10 D.C. 365 (D.C.D.C. 1879), 16,965, Cape Ann Granite Co. v. Blunt & Himber

Docket NºAT LAW.— 16,965.
Citation10 D.C. 365
AttorneyO. D. Barrett , for plaintiff.
Judge PanelCARTTER, Ch. J., dissented.
CourtSupreme Court of District of Columbia

Page 365

10 D.C. 365 (D.C.D.C. 1879)




AT LAW.— No. 16,965.

Supreme Court, District of Columbia.

September Term, 1879

O. D. Barrett , for plaintiff.

I. An issue of law produced by a joinder in demurrer cannot be heard at the circuit, unless it is regularly placed upon the calendar.

II. Knoedler v. Meloy, 2 MacA. 239, reaffirmed.


Assumpsit upon the common counts only, with the particulars of demand attached for 2,700 granite paving blocks, at $40 per thousand, $110.40.

The defendant filed three pleas: first, that plaintiff is not a body corporate; second, that defendants have paid the amount due for said granite blocks erroneously charged to them in said particulars of demand, and that such payment was made in satisfaction of a judgment of condemnation against defendants in another action at law in this court, and prior to the institution of this suit; third, that the defendants are not indebted as alleged.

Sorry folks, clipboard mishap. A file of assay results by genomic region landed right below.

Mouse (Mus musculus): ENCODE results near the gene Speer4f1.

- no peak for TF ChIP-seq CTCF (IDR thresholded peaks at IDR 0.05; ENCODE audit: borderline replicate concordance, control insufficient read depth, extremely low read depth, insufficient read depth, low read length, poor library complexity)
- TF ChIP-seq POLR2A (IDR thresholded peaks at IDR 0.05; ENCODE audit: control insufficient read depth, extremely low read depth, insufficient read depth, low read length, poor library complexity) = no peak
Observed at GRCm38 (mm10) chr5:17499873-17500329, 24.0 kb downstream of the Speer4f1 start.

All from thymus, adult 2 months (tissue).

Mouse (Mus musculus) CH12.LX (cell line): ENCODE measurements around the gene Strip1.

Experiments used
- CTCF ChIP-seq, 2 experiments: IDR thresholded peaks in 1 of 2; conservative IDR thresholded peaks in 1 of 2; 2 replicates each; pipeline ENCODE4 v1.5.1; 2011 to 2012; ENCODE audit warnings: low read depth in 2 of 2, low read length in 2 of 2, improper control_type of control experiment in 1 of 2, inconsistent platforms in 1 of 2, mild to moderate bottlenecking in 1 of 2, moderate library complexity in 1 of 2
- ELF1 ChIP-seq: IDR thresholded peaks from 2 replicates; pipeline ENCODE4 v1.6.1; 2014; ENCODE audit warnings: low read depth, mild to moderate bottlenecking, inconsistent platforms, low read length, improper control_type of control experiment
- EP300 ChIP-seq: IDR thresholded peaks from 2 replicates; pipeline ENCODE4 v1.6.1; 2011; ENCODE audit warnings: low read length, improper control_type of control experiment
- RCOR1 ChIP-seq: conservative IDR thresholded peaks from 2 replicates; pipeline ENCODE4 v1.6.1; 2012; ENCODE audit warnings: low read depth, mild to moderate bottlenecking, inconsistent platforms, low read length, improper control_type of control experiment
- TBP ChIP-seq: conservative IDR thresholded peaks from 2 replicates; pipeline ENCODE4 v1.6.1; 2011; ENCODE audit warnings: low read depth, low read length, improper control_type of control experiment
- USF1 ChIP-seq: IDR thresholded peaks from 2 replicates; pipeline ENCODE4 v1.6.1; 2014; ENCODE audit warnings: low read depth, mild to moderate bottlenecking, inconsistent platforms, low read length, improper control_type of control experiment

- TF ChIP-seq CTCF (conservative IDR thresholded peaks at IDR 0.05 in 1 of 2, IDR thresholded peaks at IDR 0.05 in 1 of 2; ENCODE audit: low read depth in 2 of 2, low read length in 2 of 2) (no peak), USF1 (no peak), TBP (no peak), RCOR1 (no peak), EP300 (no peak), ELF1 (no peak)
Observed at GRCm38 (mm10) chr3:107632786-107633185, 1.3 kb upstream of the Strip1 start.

The plaintiff joined issue on defendants' first and third pleas, and to the second plea filed a demurrer, on the ground that it was bad in substance; and gave notice that the matters intended to be argued were, that it is a plea in avoidance and is bad as wanting color, and that it is double. On March 26, 1877, the defendants joined issue on the plaintiff's demurrer. The plaintiff then gave a five days' notice to defendants' attorney that the demurrer would be heard on any motion day, according to rule 47, which provides that " demurrers may be heard on any motion day after five days' notice." The cause was not placed upon the calendar.

It appears that when the demurrer was called up for hearing, the case of Knoedler v. Meloy, 2 MacA. 239, was brought to the attention of the court, and thereupon the cause was certified to the general term to be heard in the first instance.

The chief justice, who presided on that occasion, was desirous that the point of practice involved should be again considered at the general term, as it was supposed to have an important bearing upon the dispatch of business at the circuit. But upon re-examining the question, the court in banc came to the conclusion that the law was properly construed in the former decision. In the case referred to, it was decided that a joinder in demurrer produces an issue of law, and the practice in regard to noticing it for trial, and entering it upon the calendar,...

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